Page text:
Aberdeenshire Blackbelt Club’s Rico Campins was delighted to return from the ITF Taekwon-Do World Championships with a bronze medal.
Rico, 17, reached the semi-final in individual sparring (junior under-75kg category) at the biannual event, which was held in Inzell, Germany.
It was a cathartic moment for the teenager, who was disappointed with a ninth-place finish at the championships two years ago in the 69kg category.
Rico, who plans to frame his bronze medal, said: “A couple of years ago, I came ninth and was a bit disappointed.
“You can never go in expecting a medal, but I was hopeful of getting one. The standard’s always high at a world championships, and every round it gets harder and harder as you get more tired.
“The whole team and club have been very supportive.”
As for what’s next, Rico said: “The Europeans are later in the year and will be my last competition as a junior.
“It’s then about trying to climb and get back up there in the senior ranks.”
The championships featured entrants from 64 countries, with the Ellon athlete reaching the last four of 60 individual sparring competitors in his weight class.
Sparring is one of four disciplines in taekwon-do, alongside patterns, jumping kicks and power breathing (smashing boards), with one point awarded for connecting with a punch on your opponent, two points for a body kick and three points for a head kick.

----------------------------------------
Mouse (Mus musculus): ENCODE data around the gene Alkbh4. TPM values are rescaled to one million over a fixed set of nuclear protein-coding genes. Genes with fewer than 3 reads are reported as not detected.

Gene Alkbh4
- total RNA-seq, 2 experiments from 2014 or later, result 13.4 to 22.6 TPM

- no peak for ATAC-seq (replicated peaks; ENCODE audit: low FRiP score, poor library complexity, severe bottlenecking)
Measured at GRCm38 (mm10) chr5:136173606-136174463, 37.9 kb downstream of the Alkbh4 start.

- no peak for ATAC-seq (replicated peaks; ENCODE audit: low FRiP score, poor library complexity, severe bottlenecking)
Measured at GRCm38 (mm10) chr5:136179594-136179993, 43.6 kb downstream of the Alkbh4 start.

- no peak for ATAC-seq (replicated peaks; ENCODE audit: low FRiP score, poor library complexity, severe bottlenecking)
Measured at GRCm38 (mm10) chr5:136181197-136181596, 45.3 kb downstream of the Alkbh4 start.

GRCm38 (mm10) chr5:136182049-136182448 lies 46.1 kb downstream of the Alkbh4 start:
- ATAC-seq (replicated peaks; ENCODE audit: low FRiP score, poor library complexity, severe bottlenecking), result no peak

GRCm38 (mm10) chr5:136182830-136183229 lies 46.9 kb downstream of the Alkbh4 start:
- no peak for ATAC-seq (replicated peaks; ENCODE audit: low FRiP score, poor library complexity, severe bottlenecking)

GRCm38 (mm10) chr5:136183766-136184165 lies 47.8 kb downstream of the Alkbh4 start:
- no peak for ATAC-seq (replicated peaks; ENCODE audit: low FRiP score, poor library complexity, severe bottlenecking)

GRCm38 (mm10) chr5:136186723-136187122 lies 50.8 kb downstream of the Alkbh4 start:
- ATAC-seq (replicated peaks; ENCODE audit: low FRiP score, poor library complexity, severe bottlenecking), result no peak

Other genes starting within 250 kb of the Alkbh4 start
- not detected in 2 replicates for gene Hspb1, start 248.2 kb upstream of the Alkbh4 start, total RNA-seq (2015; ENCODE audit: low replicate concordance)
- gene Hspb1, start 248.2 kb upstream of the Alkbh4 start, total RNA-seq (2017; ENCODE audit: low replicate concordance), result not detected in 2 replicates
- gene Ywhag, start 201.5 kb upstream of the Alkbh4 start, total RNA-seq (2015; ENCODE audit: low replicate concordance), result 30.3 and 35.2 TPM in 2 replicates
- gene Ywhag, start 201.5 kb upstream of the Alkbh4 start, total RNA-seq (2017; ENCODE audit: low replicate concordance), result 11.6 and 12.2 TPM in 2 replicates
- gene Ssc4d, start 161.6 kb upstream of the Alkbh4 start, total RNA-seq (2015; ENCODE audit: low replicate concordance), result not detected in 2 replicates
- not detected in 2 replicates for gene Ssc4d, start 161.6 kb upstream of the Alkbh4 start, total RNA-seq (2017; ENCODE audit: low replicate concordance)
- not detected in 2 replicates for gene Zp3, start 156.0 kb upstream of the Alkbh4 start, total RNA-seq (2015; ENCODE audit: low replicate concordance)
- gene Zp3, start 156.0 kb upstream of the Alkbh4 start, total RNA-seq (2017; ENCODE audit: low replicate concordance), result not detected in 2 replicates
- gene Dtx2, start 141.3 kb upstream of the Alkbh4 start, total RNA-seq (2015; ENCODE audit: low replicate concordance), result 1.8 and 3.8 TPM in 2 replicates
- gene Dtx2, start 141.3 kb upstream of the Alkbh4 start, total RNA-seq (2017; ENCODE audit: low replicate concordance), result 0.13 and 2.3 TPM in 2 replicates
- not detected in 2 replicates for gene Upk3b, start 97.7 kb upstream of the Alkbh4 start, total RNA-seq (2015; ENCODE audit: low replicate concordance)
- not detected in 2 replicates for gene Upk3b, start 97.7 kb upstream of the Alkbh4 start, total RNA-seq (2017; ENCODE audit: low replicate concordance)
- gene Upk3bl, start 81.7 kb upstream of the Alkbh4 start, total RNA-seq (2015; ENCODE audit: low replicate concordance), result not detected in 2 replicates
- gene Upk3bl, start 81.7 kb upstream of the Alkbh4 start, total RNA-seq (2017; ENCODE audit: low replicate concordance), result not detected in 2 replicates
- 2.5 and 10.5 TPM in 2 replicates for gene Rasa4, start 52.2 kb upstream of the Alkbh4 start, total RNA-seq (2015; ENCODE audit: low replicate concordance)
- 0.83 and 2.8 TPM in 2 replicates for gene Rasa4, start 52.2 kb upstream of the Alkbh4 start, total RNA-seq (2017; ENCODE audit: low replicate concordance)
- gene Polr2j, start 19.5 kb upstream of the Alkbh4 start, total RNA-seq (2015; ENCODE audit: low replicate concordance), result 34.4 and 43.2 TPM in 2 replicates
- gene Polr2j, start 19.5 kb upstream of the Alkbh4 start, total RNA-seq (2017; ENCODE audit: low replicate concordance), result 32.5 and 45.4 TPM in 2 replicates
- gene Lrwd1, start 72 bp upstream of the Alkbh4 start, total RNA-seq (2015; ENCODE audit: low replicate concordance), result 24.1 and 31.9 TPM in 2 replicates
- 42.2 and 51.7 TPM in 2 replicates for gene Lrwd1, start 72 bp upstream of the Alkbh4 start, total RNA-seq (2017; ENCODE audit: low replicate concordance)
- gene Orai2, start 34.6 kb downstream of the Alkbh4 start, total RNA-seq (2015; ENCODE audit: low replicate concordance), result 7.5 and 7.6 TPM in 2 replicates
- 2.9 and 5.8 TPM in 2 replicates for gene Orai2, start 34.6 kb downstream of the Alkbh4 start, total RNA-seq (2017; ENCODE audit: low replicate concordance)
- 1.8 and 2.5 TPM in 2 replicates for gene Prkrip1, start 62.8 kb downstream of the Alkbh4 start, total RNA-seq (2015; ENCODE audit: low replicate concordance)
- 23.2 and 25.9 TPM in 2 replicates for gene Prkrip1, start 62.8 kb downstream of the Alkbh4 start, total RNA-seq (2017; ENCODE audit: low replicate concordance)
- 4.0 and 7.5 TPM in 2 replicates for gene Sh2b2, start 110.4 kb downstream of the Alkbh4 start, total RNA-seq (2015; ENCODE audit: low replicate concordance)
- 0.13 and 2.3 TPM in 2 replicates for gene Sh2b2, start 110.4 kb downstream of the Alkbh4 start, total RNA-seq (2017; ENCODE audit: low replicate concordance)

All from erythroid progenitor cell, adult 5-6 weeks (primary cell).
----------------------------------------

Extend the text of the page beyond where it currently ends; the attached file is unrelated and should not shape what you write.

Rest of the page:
His route to the bronze was through five rounds with some of the best junior talent on the planet.
Second dan black belt Rico defeated rivals from Ireland, Uzbekistan and Norway, before being matched in the semis.
The Argentinian competitor beat Rico by just one point, before going on to win the gold – which underscores Rico’s achievement.
Rico’s dad Jamie, who runs Aberdeenshire Blackbelt Club, was forced to watch the bouts on a live stream from the north-east because of work commitments – which he described as “nerve-racking”.
Jamie said he “was over the moon” when Rico received his medal. “He’s been working so hard for this. He planned out his diet to make weight and everything, really taking it seriously,” he added.
A former competitive taekwon-do athlete himself, Jamie thinks Rico’s achievements – as well as those of first dan black belt Kayleigh Mankin, 15, who was also selected for the worlds – will inspire the rest of the club’s members.
He said: “Kayleigh didn’t get a medal, but she really did quite well. She was selected for individual sparring for U-55kg and also took part in the team patterns.
“Kayleigh did the team sparring as well, as did Rico.
“When you think about a club the size of ours, with 40 members, to have two people in the squad is a great achievement.”